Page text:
Royal Wedding: Showground event for pair's island home

Mona showground Glorious sunshine greeted the crowds at the Mona showground

About 2,600 people gathered to watch the marriage of Prince William and the new Duchess of Cambridge on a giant screen near their Anglesey home.

The couple's wedding ceremony was relayed onto a 10 metre by five metre (32x16ft) TV screen at the Mona showground.

The location is just a few miles from where the prince works as a search and rescue helicopter pilot at RAF Valley.

Glorious sunshine welcomed visitors to the event.

Around the communities closest to the couple's home, a beach party was taking place at Rhosneigr and the village hall at Aberffraw was decked out with flags and bunting for a party.

A cheer went up from the crowd at Mona as the duchess stepped out of the car at Westminster Abbey and she could be seen properly for the first time.

Lady Michaela Clare, who got her title as a Christmas present from her grandmother, joked that she was "gutted" not to receive an invite to the wedding but was delighted to be at the Anglesey event.

Duke and Duchess of Cambridge The newly-wed Duke and Duchess of Cambridge leave Westminster Abbey

"The dress is just how I thought it would be, as it shows off her figure and she looks amazing," she said.

Lifeboatman Stephen Rogerson was at the event with his son William, seven.

William was dressed in a mini-version of an RAF search and rescue crew uniform.

Mr Rogerson met the couple when they dedicated a lifeboat at Trearddur Bay in February.

He said: "It's remarkable how much the people of Anglesey have taken them to heart and this is a way to show that respect."

Start Quote

It's just what this country needs - a reason to smile”

End Quote Christine Anderson

The crowd cheered and clapped every time the island was mentioned in the coverage.

There was a technical glitch when the big screen disappeared for a couple of minutes but everything was soon back to normal.

The highlight of the event came with a fly-past by William's colleagues from the RAF search and rescue squadron.

A yellow helicopter swooped past the crowd in three low loops to flag-waving cheers.

It was crewed by RAF personnel usually based elsewhere in the country who volunteered to cover Valley's duties while William's team attended the wedding.

'Party atmosphere'

Christine Anderson, 54, a retired RAF Valley civilian worker, said the islanders would give the couple much-needed privacy in the early days of their marriage.

"Coming here will be their best chance of living a normal life," Mrs Anderson said.

"But I expect William won't be at the pub's quiz night with his friends as often now he's married.

"People will always remember where they were when William and Kate married so we've come along because there's a great party atmosphere.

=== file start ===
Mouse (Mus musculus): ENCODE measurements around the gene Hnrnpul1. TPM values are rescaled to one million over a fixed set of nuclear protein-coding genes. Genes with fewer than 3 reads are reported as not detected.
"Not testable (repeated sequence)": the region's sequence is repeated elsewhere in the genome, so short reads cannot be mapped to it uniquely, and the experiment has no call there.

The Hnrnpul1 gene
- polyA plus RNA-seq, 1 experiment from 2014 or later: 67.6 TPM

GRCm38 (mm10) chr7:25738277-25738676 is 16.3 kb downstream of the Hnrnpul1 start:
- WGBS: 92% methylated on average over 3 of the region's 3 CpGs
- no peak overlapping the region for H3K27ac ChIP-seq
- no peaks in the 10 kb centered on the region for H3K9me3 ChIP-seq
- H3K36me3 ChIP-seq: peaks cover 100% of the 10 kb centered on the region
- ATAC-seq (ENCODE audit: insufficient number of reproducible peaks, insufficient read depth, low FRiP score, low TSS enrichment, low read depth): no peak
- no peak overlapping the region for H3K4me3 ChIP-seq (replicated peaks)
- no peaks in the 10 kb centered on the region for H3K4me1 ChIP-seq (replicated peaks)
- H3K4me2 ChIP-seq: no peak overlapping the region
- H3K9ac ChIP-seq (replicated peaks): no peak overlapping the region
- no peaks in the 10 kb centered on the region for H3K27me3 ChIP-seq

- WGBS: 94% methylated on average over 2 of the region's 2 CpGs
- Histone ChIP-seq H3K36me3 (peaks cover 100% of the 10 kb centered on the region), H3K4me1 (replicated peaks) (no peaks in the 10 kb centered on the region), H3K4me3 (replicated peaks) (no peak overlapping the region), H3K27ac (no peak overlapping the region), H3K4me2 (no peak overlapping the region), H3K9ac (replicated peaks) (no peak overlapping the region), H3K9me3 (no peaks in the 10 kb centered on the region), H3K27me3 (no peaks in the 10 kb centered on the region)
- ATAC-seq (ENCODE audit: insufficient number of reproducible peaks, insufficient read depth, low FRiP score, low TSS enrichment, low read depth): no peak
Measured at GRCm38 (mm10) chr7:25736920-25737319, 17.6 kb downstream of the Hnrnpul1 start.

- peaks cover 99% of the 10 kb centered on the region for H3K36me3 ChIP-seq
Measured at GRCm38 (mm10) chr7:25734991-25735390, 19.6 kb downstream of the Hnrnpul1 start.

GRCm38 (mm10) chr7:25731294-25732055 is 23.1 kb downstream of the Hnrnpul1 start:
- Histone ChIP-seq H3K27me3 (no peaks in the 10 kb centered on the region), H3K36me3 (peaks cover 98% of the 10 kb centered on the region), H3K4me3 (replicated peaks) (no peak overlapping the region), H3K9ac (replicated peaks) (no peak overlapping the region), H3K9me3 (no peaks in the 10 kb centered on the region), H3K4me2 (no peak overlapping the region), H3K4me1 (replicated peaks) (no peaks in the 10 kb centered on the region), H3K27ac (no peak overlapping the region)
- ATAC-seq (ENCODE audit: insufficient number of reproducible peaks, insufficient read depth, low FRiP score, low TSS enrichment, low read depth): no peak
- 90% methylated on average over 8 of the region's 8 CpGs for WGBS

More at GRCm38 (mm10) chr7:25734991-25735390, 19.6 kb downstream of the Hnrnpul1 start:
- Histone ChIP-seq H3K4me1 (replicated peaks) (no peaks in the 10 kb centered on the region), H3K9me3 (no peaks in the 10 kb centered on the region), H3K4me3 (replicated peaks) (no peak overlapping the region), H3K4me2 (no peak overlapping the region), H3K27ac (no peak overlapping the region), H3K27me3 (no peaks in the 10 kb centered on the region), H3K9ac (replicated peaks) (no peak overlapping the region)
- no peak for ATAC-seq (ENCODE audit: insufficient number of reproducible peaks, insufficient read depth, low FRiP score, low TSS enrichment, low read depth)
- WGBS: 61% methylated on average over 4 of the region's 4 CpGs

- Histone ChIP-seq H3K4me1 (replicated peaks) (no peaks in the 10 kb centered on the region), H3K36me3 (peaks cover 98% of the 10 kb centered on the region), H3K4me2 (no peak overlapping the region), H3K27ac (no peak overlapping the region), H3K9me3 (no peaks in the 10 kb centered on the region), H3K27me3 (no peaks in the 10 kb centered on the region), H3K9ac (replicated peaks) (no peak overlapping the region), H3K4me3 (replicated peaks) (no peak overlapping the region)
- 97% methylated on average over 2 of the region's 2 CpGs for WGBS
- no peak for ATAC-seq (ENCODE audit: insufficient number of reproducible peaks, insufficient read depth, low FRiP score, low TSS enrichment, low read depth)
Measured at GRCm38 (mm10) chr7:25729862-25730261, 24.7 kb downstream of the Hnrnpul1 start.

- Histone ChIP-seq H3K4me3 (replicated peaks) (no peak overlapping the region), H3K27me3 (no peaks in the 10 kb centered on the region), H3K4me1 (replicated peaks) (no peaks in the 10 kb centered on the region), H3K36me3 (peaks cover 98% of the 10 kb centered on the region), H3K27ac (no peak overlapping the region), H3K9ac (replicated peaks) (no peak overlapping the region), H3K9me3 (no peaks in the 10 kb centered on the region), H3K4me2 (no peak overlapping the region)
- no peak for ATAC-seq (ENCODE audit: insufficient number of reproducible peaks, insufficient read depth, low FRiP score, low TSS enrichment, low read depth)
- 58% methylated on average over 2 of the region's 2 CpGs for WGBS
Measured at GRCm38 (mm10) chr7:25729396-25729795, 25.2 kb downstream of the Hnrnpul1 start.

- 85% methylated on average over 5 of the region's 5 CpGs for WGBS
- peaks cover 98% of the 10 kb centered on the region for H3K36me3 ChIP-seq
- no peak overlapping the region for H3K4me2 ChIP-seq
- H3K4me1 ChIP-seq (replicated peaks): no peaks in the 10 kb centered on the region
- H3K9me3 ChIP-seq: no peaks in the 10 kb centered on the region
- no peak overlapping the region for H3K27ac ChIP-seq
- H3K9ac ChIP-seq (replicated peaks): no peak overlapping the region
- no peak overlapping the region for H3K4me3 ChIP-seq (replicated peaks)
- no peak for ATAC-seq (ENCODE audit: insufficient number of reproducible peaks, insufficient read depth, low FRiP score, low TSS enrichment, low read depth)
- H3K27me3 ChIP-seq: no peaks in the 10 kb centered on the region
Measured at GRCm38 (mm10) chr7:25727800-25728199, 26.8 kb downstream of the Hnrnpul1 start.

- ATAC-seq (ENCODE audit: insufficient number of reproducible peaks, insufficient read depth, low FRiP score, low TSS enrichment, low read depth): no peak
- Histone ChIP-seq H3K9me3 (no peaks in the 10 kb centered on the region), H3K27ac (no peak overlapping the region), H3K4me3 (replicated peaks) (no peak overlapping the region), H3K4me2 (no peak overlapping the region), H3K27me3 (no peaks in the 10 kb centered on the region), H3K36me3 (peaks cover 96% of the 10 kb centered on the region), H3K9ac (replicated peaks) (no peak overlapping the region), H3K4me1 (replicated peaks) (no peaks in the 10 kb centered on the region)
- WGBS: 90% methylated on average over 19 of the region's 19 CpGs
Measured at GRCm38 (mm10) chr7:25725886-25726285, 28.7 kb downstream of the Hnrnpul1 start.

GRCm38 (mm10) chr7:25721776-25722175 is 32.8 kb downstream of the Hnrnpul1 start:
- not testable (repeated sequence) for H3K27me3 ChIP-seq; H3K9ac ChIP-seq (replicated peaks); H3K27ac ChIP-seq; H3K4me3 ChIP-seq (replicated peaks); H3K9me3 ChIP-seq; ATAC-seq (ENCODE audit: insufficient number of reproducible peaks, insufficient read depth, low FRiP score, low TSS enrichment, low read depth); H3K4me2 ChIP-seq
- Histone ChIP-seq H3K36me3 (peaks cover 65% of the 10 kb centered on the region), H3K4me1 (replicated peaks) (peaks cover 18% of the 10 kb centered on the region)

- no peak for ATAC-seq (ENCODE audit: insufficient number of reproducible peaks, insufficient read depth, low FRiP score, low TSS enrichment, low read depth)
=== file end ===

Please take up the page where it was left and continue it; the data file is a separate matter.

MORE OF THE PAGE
"It's lovely to see the crowd, the sense of unity and pride. It's just what this country needs - a reason to smile."

Jennifer, Charlotte and Penelope Cooper and Averil Bentley Jennifer and Charlotte Cooper with their mother Penelope and grandmother Averil Bentley

Penelope Cooper travelled from her home on the Belgium-Germany border, picking up her daughters, Charlotte and Jennifer, in Edinburgh on the way.

She said she wanted to come home to Anglesey to watch the wedding and soak up the atmosphere with her mother, Averil Bentley.

"I couldn't watch the wedding in Belgium" she said.

Prince William's RAF Valley colleagues were invited to Westminster Abbey, and the man who taught him to to fly also has a ceremonial role at the royal wedding.

'Amazing honour'

Wing Cdr Kevin Marsh runs the training school at RAF Valley in Anglesey, and his work on Friday included being a path liner on the route to Westminster Abbey.

Meanwhile, a piece of music by a little-known composer was chosen for the royal wedding service.

Anglesey-born Paul Mealor's work, Ubi caritas, was performed by the Choir of Westminster Abbey and the Choir of Her Majesty's Chapel Royal, St James's Palace.

More on This Story

Royal wedding Royal wedding branding

Related Stories

The BBC is not responsible for the content of external Internet sites

BBC North West Wales

Weather

Anglesey

Min. Night 11 °C

Features & Analysis

Elsewhere on the BBC

  • BeesSweet medicine

    Why are sick bees being prescribed honey? BBC Earth investigates

Programmes

  • The smartphone that answers backClick Watch

    Smartphones get smarter – the prototypes that talk and say ouch when you drop them

BBC © 2014 The BBC is not responsible for the content of external sites. Read more.

This page is best viewed in an up-to-date web browser with style sheets (CSS) enabled. While you will be able to view the content of this page in your current browser, you will not be able to get the full visual experience. Please consider upgrading your browser software or enabling style sheets (CSS) if you are able to do so.